Event Recaps | 29 October 2014

Toni Morrison – Literature and the Silence of Goodness

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On October 25th, 2014, Toni Morrison gave the 2014 Baskin Ethics Lecture and was awarded the UC Santa Cruz Foundation Medal at the 2014 Founders Celebration at the Coconut Grove for her powerful writing and expressive depictions of Black America, giving life to an essential aspect of American reality.

Toni Morrison was a novelist, editor, and professor, best known for her novels Beloved, The Bluest Eye, Sula, and Song of Solomon. She studied humanities at Howard and Cornell Universities, followed by an academic career at Texas Southern University, Howard University, Yale, and Princeton. She made her debut as a novelist in 1970, soon gaining the attention of both critics and a wider audience for her epic power, unerring ear for dialogue, and poetically-charged and richly-expressive depictions of Black America. She won the Pulitzer Prize in 1988 for Beloved, the Nobel Prize in 1993, and the Presidential Medal of Freedom in 2012.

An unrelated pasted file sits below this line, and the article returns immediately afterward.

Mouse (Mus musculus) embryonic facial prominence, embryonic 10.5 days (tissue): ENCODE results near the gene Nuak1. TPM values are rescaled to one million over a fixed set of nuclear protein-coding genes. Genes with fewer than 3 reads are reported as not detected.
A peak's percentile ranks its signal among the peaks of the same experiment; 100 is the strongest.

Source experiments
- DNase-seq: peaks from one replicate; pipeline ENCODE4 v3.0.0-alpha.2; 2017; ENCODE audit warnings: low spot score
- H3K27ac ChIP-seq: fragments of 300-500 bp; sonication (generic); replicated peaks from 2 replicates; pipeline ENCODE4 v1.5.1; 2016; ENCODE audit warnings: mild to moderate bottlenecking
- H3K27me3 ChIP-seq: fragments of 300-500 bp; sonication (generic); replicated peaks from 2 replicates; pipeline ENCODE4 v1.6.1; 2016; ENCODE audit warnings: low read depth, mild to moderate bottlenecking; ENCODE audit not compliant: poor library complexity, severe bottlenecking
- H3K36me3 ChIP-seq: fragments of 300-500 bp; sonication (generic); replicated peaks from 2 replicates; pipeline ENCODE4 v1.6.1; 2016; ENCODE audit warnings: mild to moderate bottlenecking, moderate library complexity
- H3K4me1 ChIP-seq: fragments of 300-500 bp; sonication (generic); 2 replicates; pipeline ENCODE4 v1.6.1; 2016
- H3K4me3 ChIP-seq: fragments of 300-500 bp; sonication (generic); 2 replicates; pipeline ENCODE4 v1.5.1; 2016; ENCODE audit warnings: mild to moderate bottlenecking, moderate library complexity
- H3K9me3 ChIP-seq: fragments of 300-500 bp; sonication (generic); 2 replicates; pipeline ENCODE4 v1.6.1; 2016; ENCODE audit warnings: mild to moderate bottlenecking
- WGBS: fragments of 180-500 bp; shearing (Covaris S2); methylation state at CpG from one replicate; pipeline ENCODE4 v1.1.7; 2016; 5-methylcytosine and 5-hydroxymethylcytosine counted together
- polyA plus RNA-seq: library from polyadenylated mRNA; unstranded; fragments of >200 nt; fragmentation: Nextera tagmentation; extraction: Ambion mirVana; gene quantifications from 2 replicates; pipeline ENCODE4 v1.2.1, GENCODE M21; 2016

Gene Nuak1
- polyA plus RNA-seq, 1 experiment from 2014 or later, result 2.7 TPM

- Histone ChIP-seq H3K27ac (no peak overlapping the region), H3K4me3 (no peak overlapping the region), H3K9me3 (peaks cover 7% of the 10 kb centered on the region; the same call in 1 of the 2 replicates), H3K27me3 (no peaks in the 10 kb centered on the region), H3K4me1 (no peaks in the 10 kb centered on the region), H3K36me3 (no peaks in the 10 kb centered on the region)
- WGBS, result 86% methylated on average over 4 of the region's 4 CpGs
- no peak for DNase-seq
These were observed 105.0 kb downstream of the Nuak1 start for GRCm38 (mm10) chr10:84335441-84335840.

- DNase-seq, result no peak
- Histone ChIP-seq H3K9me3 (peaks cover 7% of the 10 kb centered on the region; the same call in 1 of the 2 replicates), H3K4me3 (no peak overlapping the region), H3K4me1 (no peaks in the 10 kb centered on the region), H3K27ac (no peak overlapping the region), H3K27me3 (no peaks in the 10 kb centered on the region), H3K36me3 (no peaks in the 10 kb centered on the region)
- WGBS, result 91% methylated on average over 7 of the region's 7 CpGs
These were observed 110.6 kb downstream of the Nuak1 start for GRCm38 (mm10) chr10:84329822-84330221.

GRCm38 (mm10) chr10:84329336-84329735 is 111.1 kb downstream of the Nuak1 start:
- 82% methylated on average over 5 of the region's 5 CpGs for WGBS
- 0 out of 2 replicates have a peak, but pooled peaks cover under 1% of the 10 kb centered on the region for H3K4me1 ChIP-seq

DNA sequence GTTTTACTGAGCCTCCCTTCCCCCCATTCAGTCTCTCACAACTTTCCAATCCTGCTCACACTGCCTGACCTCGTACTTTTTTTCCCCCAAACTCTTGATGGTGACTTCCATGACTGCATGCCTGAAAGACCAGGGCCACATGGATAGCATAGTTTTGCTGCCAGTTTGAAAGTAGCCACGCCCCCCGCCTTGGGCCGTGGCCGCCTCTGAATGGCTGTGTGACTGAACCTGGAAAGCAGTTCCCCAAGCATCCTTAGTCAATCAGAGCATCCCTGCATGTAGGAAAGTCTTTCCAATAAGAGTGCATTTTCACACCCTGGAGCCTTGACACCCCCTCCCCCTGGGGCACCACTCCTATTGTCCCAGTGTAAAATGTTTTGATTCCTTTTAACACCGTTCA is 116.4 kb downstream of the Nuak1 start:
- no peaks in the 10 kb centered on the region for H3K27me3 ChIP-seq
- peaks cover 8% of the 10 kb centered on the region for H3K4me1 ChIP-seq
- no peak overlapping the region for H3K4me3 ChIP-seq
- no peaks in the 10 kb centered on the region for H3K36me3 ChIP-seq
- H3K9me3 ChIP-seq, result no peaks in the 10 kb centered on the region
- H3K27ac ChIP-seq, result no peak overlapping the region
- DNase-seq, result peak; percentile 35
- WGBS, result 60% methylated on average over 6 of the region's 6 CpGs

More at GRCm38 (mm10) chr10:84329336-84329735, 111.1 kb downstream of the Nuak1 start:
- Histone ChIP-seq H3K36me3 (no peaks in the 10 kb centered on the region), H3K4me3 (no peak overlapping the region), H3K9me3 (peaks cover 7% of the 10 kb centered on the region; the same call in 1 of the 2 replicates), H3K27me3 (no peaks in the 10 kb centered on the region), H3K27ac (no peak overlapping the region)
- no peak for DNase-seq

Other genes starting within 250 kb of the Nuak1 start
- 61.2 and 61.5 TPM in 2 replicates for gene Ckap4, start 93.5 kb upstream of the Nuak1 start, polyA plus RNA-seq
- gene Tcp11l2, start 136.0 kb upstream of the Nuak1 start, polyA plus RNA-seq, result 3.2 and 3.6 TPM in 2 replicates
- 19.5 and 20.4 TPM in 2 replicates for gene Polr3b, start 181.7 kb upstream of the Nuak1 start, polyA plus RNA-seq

After the event, UC Santa Cruz Review writer Dan White also had separate in-depth conversations with Toni Morrison and Angela Davis about their past collaboration, their longstanding friendship, and their bedrock belief in the power of literature. Davis introduced Morrison while she was in Santa Cruz to deliver the Peggy Downes Baskin Ethics Lecture at the Rio Theater on October 25. The subject: “Literature and the Silence of Goodness.” Angela Davis was interviewed by phone from Massachusetts, and Toni Morrison from upstate New York.


You can also stay engaged by watching our video of the event below.


The Peggy Downes Baskin Ethics Lecture Series is a lively forum for the discussion and exploration of ethics-related challenges in human endeavors. The Ethics Lecture is made possible by the Peggy Downes Baskin Humanities Endowment for Interdisciplinary Ethics which enables the Humanities Division to promote a dialogue about ethics and ethics related challenges in an interdisciplinary setting. The endowment was established in honor of Peggy Downes Baskin’s longtime interest in ethical issues across the academic spectrum.